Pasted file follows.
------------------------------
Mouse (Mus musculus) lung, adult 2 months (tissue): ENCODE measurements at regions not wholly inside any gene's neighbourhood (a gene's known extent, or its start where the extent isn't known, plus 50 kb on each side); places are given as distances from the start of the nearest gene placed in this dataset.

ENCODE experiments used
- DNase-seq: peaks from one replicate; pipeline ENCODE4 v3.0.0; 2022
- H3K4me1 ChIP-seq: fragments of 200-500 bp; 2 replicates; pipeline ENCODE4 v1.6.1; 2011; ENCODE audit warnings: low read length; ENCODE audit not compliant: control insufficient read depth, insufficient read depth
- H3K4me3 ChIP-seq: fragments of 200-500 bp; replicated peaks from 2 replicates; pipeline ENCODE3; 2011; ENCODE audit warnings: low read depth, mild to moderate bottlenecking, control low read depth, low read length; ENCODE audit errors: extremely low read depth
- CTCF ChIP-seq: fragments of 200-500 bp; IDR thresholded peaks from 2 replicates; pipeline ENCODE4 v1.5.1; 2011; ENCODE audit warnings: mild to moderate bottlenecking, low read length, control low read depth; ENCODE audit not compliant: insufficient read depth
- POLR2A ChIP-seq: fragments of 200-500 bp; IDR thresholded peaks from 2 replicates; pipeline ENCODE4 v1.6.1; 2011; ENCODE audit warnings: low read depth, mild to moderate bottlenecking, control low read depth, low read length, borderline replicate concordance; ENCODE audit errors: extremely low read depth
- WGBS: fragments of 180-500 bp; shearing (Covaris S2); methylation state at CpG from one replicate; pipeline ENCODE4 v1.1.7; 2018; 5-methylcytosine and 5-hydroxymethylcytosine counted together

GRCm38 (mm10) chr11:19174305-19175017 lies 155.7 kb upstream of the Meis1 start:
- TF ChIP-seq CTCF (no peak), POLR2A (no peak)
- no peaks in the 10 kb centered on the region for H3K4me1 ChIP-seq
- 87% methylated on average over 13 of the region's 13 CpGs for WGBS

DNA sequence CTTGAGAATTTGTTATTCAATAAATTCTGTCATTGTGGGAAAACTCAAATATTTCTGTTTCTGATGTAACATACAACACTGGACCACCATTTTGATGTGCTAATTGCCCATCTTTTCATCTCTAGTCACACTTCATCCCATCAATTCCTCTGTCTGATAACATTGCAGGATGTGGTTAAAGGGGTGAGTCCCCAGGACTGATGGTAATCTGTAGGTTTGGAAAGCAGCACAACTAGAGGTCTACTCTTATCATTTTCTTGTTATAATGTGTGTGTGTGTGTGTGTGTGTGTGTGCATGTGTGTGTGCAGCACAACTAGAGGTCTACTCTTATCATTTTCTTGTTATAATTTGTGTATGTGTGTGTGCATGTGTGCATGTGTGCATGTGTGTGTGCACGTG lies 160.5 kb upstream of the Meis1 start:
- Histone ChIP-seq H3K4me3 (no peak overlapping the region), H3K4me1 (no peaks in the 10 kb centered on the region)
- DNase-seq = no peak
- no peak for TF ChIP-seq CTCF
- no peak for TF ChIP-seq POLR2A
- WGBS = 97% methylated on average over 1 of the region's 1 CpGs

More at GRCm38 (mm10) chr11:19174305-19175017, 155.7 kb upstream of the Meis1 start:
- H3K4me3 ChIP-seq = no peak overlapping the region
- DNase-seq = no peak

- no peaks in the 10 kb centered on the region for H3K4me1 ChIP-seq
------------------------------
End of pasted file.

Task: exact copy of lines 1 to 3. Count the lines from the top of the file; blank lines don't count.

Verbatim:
Mouse (Mus musculus) lung, adult 2 months (tissue): ENCODE measurements at regions not wholly inside any gene's neighbourhood (a gene's known extent, or its start where the extent isn't known, plus 50 kb on each side); places are given as distances from the start of the nearest gene placed in this dataset.

ENCODE experiments used
- DNase-seq: peaks from one replicate; pipeline ENCODE4 v3.0.0; 2022